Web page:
‘[A man of 64 in Indianapolis] had had piles for 30 years. He had had them cut and burned off four times; then cancer commenced. He got so bad that he had to sit on an inflated ring, and his wife had to flush his bowels twice a day, using a long syringe and tube and 2 quarts of water. Then he would bleed and it was so offensive that she could hardly do it.

‘The bowel was all gone on the left side for ten inches up; the backbone was exposed, having no flesh on it. He also had rheumatism… God converted and healed him all at once, in less than 15 minutes. He was baptised with the Holy Ghost and is now one of God’s little ones. There is nothing too hard for our God!

Healing as a pointer to God’s heart

‘[In Muscatine, Iowa], a lady came to the meeting suffering greatly. Eight months before, she had fallen down a flight of steps; her arm and wrist had been broken and her fingers crushed. The arm and hand were very swollen and inflamed. Doctors gave her no hope of ever being able to use the arm or hand.

‘When we prayed for her, the people crowded around to see what would happen. When they saw her begin to move her fingers and hand, and saw the swelling going down, and saw her stretch out her arm, then clap her hands shouting “I am healed!”, they could scarcely believe their eyes. Strong men, who were not believers, wept and said “Surely God is here!”

Helping the Poor to Save: How Henry Duncan Pioneered Ethical Banking

Image: sswm.info

Image: sswm.info

Ethical banking‘ is increasingly under discussion in the West, as greed and fraud undermine public confidence in existing systems.

There are those who believe Savings Bank idea is well suited to the new world of “microfinance”. It is a system that would allow people in developing countries to save some of their earnings for future needs.  All of which takes the Savings Bank a full circle, away from national financial institutions and back to its local, small-scale roots. It all goes back to a largely unsung Scottish pastor, who became a giant of Christian social entrepreneurship.

Henry Duncan (1774-1846) had some experience in banking as a young man, but saw his future as a minister. In 1799 he accepted a pastorate in Ruthwell, a village on the Solway Firth in Scotland.

They were hard times. War with France had brought rampant inflation. The cost of grain went up by over 300% in 15 months, while a farm labourer might earn 5 pence a day. Rural communities were devastated, whole families destitute. Duncan preached faithfully, but he also acted. He bought consignments of Indian corn from the docks and sold it to the poor at cost price. He provided the flax needed for local women to start a cottage industry. He employed the men to turn the land adjoining the manse into a garden which, in time, people would come from miles around to admire.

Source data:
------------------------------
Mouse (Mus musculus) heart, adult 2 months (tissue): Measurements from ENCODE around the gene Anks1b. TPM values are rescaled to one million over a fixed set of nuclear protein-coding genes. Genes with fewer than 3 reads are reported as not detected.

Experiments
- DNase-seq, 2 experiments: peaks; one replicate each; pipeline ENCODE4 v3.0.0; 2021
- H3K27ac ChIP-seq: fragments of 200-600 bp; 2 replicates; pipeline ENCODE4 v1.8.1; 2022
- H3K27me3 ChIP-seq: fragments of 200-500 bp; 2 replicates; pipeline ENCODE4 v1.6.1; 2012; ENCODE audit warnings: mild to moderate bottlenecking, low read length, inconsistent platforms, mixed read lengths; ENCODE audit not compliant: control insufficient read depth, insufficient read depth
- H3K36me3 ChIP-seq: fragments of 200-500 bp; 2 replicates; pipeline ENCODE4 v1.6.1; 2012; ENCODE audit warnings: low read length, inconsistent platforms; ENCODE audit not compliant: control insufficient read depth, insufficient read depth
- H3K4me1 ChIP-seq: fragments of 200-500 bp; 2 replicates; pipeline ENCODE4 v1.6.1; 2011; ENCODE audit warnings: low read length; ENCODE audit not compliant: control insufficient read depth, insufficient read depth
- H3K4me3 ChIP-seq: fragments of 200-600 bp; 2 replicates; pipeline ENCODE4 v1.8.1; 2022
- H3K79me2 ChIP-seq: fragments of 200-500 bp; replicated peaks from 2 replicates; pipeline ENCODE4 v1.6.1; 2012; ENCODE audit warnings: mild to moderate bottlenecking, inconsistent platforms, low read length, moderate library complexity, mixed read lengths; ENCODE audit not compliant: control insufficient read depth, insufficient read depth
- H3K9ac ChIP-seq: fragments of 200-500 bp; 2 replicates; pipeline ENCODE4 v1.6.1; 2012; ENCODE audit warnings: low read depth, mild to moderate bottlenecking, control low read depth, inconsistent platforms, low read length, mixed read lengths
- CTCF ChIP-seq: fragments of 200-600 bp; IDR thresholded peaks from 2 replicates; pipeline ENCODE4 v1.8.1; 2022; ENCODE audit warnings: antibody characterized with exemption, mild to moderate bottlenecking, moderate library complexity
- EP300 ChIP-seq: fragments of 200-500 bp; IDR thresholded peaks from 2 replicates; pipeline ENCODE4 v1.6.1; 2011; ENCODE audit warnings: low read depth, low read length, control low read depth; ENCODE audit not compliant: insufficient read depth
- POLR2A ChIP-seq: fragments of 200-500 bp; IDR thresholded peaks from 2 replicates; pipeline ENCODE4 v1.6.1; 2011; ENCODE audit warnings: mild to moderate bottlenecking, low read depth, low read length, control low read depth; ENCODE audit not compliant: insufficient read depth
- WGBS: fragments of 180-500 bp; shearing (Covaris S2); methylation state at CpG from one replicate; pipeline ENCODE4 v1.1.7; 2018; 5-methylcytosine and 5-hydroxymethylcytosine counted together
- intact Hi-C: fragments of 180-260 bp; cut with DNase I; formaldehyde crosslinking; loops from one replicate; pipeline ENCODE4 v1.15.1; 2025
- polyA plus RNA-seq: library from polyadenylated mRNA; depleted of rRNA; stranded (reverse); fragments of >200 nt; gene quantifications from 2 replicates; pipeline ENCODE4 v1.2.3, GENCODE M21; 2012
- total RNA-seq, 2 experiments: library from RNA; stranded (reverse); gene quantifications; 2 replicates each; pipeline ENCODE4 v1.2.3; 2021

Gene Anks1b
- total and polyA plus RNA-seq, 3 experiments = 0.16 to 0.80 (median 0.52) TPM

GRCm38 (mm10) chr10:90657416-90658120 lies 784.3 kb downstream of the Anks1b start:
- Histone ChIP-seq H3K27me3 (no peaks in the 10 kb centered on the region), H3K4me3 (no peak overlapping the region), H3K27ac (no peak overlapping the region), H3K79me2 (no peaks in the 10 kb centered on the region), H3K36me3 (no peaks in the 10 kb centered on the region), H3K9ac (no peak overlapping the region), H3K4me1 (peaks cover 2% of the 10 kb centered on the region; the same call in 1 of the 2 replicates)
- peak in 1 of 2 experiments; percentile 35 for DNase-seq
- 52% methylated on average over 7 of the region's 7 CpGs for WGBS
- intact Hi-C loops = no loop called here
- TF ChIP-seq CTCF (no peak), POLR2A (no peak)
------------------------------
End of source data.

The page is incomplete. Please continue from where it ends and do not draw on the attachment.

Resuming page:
Henry Duncan

But Duncan saw that something had to be done longer term. He picked up an idea once touted by Daniel Defoe, author of Robinson Crusoe, but which few had tried so far: the Savings Bank. It would be run on sound business principles, offering secure investment with a fair interest rate. His model would meet a desperate need and, if successful, could be rolled out in other places.

In 1810 he opened his books in a formerly derelict cottage at Ruthwell which he had persuaded an Earl to release to him. Today it houses the Savings Bank Museum. After one year, funds stood at £151 – a considerable achievement in those impoverished days. Duncan’s other forte being publicity, he founded a local newspaper and with characteristic gusto spread the word about the Savings Bank. The idea caught on, and within five years there were banks around the United Kingdom.

Duncan’s original savings bank

Much came down to Duncan’s personal vision and energy. He underwrote the expenses himself (with much travelling to London to secure legislation), taking no expenses from the bank. He had to be a diplomat, agitator and defender, which at times exhausted him. He became friends with many of the great and good of the day, including the socialist pioneer and benefactor Robert Owen. He became something of a celebrity, but did all he could to escape this, saying his prime duty was to save souls.

The enormity of Duncan’s achievement is that this was no city enterprise, no work of high financiers. Duncan did it all on a church minister’s stipend! Its genius is the sheer ‘portability’ of the initiative. What began in a remote village backwater in Scotland became one of the formative impulses behind the Co-operative Bank, the first UK bank to introduce an Ethical Policy back in 1992, and many other micro-finance enterprises around the world.

How Needy is ‘Needy’? Some Early Church Views

Basil of Caesarea  (330-379) was a highly influential leader in the Early Church, who laboured and wrote extensively for the rights of the poor. His stance on wealth and poverty is blunt and uncompromising. It is also very relevant to today, where consumerism has achieved almost god-like status.

This piece shows that Basil was also a keen and unflinching observer of human nature – and human excuses. The writer identifies ‘the human tendency to adjust the definition of “need” to fit one’s current level of income.’

Basil was on to this 1600 years ago. His homily (practical sermon) on the man in Jesus’ parable, I Will Tear Down My Barns [and Build Bigger Ones], treats the barns not so much as symbols of wealth but rather as representing our definition of needs based on our circumstances.